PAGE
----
"I sit at home most days." Oh.. that's nice...
June 17, 2012 11:20 PM   Subscribe

In what kinds of situations might I be asked, "What do you do for a living?" or similar questions, and what can I say that won't turn people off (in professional or dating contexts) to explain or imply that I'm currently unemployed, disconnected with my field, and not looking for a job due to (an invisible) disability?
posted by mock muppet to Human Relations (36 answers total) 23 users marked this as a favorite
 
"I'm between jobs, and taking some time off" is a polite way to convey unemployment and an unwillingness to discuss it further in a normal social context.
posted by vidur at 11:26 PM on June 17, 2012 [7 favorites]


Hmm, if you're not looking for a job, what are the professional contexts? What is your goal in the professional contexts? Because that could change the answer you give.

In the dating contexts, I think a lot will depend on how you act when you explain it. If you act ashamed, nervous, or uncomfortable talking about it, I think you will lead other people to feel that way as well.

I think you should be just plain and candid about it, and say, "I've needed to take some time off from working to contend with some health issues I have." You could also do what my mom does. My mom was a SAHM most of her adulthood. Within the past 5 years or so, when people ask what she does, instead of saying SAHM, she says "I'm retired."
posted by cairdeas at 11:28 PM on June 17, 2012 [1 favorite]


Lots of people will ask that as a basically arbitrary conversation starter. They don't care what you do, but it's an easy way to get you talking about something and in the process the two of you may discover further points of connection or common interests. It's a benign friendly thing, along the lines of saying "so, what would you like to talk about?"

In that situation your available moves are:
1) redirect the conversation to some other fact about yourself, or
2) redirect the conversation away from yourself entirely.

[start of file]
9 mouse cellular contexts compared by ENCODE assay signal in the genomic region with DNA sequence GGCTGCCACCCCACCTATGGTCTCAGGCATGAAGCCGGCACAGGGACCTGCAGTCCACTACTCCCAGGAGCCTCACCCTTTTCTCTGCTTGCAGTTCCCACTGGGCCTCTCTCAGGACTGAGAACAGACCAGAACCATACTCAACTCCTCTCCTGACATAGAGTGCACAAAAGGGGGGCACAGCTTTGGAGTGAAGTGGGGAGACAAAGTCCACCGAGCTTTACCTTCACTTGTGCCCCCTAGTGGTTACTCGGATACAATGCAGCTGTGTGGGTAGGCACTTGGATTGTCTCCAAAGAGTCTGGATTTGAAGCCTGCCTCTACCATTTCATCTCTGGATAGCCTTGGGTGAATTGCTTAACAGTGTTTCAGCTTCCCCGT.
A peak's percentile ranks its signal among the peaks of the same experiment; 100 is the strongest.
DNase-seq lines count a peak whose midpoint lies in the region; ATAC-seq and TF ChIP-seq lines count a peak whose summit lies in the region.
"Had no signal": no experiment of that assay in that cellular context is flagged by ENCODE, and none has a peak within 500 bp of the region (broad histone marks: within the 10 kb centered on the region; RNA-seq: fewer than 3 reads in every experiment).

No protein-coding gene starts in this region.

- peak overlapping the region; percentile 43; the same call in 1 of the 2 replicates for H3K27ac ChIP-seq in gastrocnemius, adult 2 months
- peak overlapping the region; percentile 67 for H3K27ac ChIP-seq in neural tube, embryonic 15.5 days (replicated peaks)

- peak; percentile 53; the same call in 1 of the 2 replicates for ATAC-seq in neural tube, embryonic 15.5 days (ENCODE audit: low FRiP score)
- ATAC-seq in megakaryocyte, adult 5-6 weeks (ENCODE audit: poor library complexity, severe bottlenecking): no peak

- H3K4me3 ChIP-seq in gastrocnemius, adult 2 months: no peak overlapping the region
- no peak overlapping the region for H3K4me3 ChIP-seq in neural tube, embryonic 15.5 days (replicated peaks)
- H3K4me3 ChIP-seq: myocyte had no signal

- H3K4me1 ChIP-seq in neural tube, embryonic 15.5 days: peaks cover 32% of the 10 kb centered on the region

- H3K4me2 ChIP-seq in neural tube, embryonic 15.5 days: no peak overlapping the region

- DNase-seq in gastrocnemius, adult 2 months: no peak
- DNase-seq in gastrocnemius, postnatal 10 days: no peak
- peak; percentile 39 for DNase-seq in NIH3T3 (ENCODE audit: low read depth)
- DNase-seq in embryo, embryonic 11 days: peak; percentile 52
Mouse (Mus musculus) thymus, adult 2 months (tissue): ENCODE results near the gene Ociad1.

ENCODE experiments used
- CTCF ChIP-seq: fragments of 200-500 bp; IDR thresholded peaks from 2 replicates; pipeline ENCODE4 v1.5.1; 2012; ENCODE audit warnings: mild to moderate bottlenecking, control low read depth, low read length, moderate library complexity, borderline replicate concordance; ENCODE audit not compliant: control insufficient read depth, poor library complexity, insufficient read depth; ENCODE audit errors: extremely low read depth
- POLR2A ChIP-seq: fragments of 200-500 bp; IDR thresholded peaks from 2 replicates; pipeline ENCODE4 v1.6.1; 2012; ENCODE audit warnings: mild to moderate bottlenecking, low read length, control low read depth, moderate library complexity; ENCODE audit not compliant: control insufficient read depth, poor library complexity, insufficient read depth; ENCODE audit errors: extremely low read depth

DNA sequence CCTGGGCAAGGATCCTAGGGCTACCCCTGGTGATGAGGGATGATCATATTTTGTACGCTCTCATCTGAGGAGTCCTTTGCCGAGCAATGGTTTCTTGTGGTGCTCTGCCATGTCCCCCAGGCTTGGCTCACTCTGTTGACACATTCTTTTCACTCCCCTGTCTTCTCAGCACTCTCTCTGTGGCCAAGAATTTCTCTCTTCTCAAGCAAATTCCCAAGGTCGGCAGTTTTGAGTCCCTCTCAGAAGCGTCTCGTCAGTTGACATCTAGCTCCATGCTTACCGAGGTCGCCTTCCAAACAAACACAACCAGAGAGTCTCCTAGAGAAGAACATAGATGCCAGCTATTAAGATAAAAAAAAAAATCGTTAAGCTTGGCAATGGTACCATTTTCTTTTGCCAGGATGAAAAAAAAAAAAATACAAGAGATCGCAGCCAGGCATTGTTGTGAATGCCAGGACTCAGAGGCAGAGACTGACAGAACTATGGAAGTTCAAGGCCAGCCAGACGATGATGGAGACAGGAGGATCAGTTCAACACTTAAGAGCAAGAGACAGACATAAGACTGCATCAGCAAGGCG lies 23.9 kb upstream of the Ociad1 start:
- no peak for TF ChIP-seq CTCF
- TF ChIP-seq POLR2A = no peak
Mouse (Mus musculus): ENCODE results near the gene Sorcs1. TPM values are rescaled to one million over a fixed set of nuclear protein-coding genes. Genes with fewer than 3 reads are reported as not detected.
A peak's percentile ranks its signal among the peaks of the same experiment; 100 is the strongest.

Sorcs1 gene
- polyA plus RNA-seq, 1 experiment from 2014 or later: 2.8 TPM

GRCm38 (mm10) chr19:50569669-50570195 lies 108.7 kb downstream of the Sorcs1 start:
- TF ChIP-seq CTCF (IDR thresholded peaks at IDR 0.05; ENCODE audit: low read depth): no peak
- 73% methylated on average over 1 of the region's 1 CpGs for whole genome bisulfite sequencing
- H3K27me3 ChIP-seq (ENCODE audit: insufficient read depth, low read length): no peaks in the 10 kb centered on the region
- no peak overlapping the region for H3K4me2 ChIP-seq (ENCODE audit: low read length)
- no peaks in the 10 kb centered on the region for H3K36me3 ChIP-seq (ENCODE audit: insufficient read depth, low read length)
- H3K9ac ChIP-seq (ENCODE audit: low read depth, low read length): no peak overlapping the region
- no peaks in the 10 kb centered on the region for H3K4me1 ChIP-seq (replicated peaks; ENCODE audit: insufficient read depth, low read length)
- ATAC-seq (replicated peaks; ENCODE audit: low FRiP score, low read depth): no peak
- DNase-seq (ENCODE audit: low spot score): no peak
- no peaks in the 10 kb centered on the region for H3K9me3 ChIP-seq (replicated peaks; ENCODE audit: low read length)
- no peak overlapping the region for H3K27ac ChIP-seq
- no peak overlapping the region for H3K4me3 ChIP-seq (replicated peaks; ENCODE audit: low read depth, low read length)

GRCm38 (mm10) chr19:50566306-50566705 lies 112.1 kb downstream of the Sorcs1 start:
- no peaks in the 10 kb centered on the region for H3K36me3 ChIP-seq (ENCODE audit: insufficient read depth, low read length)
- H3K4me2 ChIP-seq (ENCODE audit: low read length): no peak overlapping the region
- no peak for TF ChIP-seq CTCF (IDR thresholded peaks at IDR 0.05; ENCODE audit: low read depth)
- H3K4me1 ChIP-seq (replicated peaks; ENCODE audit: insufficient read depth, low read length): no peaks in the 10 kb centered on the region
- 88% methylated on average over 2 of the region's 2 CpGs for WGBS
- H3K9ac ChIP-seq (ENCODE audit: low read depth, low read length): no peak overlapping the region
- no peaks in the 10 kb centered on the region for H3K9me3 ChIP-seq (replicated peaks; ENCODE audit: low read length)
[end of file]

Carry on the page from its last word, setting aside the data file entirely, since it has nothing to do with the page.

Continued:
In both cases you can begin with a bland demurral on the question of what you do, something like "oh, I haven't been working much lately" or "work has been really slow" or "I've been out of the rat race for a while now" or whatever. Then - introduce a new topic, and let the conversation flow down that channel instead.

To accomplish 1, think in advance about one or two personal things you like talking about. Maybe you previously held an interesting job; maybe you have plans for a future job; maybe you have an interesting hobby or travel plans or whatever.

To accomplish 2, there are two basic strategies:
a) Make it about them.
The most obvious is to ask what they do for a living. Other options include: so are you from here? seen any good movies, etc.
b) Make it about some third party/abstract issue, rather than about you or them.
Remark on some local issue, recent movie, feature of your immediate environment (the decoration of the room you're in, other people you can see there, how the food was). Ask them for recommendations - for things in this town, for movies to see, whatever.
posted by LobsterMitten at 11:34 PM on June 17, 2012 [3 favorites]


I don't know if it's just me or what, but I find it really obvious and sketchy to the max when people do that. Like if I were out on a date with a guy and asked what he did, and he said "Work has been really slow. How about you, what do you do?" that wouldn't be subtle to me at all, it would be really glaring and make me think he was hiding something really weird.

However, I think it's a great idea for a professional context.
posted by cairdeas at 11:38 PM on June 17, 2012 [6 favorites]


Yes, the "bland demurral then redirect" is for contexts where the person is just making polite conversation, or trying to see if you are a reasonable person or a wacko, and doesn't really care specifically what you actually do for a living.
posted by LobsterMitten at 11:43 PM on June 17, 2012


I think it's fine to give your occupation when asked -- it's not as though, when you do go back to work, you'll drop ballet and become a fireman, or drop teaching and become an engineer, is it? And most of the time people are just making conversation. "Oh, a ballerina, how interesting..."